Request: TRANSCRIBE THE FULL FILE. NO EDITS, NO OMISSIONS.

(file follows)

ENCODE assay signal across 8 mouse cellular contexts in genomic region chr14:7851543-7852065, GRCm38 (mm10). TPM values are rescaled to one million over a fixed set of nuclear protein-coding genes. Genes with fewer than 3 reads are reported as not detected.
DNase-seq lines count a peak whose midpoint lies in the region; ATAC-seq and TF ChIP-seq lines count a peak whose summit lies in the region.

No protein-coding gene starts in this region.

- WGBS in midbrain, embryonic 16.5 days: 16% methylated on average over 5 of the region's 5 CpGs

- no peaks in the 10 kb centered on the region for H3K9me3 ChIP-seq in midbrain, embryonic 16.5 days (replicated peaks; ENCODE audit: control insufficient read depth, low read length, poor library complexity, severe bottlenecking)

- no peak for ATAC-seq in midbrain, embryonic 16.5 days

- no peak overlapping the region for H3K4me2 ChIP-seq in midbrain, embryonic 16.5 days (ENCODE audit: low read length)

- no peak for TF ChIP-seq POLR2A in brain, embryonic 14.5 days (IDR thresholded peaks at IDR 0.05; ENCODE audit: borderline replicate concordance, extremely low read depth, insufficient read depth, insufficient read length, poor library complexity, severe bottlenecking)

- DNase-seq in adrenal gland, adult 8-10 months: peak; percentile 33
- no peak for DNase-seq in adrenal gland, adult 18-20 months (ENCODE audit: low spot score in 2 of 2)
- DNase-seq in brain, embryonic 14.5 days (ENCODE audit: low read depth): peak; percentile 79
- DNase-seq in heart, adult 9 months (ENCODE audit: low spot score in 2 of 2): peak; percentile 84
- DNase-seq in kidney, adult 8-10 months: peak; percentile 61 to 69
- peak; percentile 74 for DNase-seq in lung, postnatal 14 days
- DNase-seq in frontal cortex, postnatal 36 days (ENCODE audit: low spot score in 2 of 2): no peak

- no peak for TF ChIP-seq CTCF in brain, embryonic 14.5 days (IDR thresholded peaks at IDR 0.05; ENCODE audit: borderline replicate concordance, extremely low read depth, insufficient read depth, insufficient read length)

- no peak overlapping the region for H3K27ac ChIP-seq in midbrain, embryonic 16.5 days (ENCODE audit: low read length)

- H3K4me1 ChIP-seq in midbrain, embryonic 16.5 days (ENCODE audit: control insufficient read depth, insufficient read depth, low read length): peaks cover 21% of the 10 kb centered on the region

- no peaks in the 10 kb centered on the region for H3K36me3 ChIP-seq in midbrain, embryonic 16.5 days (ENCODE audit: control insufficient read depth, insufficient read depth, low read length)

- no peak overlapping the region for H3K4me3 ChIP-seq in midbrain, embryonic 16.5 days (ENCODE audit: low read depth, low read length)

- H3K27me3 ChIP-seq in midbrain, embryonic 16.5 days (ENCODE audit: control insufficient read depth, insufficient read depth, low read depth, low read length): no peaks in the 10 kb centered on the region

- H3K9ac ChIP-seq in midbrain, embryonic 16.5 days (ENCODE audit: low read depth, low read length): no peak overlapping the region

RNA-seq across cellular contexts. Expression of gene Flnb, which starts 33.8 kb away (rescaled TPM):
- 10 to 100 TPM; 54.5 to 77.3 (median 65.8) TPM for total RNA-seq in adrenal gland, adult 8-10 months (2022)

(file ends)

ENCODE assay signal across 8 mouse cellular contexts in genomic region chr14:7851543-7852065, GRCm38 (mm10). TPM values are rescaled to one million over a fixed set of nuclear protein-coding genes. Genes with fewer than 3 reads are reported as not detected.
DNase-seq lines count a peak whose midpoint lies in the region; ATAC-seq and TF ChIP-seq lines count a peak whose summit lies in the region.

No protein-coding gene starts in this region.

- WGBS in midbrain, embryonic 16.5 days: 16% methylated on average over 5 of the region's 5 CpGs

- no peaks in the 10 kb centered on the region for H3K9me3 ChIP-seq in midbrain, embryonic 16.5 days (replicated peaks; ENCODE audit: control insufficient read depth, low read length, poor library complexity, severe bottlenecking)

- no peak for ATAC-seq in midbrain, embryonic 16.5 days

- no peak overlapping the region for H3K4me2 ChIP-seq in midbrain, embryonic 16.5 days (ENCODE audit: low read length)

- no peak for TF ChIP-seq POLR2A in brain, embryonic 14.5 days (IDR thresholded peaks at IDR 0.05; ENCODE audit: borderline replicate concordance, extremely low read depth, insufficient read depth, insufficient read length, poor library complexity, severe bottlenecking)

- DNase-seq in adrenal gland, adult 8-10 months: peak; percentile 33
- no peak for DNase-seq in adrenal gland, adult 18-20 months (ENCODE audit: low spot score in 2 of 2)
- DNase-seq in brain, embryonic 14.5 days (ENCODE audit: low read depth): peak; percentile 79
- DNase-seq in heart, adult 9 months (ENCODE audit: low spot score in 2 of 2): peak; percentile 84
- DNase-seq in kidney, adult 8-10 months: peak; percentile 61 to 69
- peak; percentile 74 for DNase-seq in lung, postnatal 14 days
- DNase-seq in frontal cortex, postnatal 36 days (ENCODE audit: low spot score in 2 of 2): no peak

- no peak for TF ChIP-seq CTCF in brain, embryonic 14.5 days (IDR thresholded peaks at IDR 0.05; ENCODE audit: borderline replicate concordance, extremely low read depth, insufficient read depth, insufficient read length)

- no peak overlapping the region for H3K27ac ChIP-seq in midbrain, embryonic 16.5 days (ENCODE audit: low read length)

- H3K4me1 ChIP-seq in midbrain, embryonic 16.5 days (ENCODE audit: control insufficient read depth, insufficient read depth, low read length): peaks cover 21% of the 10 kb centered on the region

- no peaks in the 10 kb centered on the region for H3K36me3 ChIP-seq in midbrain, embryonic 16.5 days (ENCODE audit: control insufficient read depth, insufficient read depth, low read length)

- no peak overlapping the region for H3K4me3 ChIP-seq in midbrain, embryonic 16.5 days (ENCODE audit: low read depth, low read length)

- H3K27me3 ChIP-seq in midbrain, embryonic 16.5 days (ENCODE audit: control insufficient read depth, insufficient read depth, low read depth, low read length): no peaks in the 10 kb centered on the region

- H3K9ac ChIP-seq in midbrain, embryonic 16.5 days (ENCODE audit: low read depth, low read length): no peak overlapping the region

RNA-seq across cellular contexts. Expression of gene Flnb, which starts 33.8 kb away (rescaled TPM):
- 10 to 100 TPM; 54.5 to 77.3 (median 65.8) TPM for total RNA-seq in adrenal gland, adult 8-10 months (2022)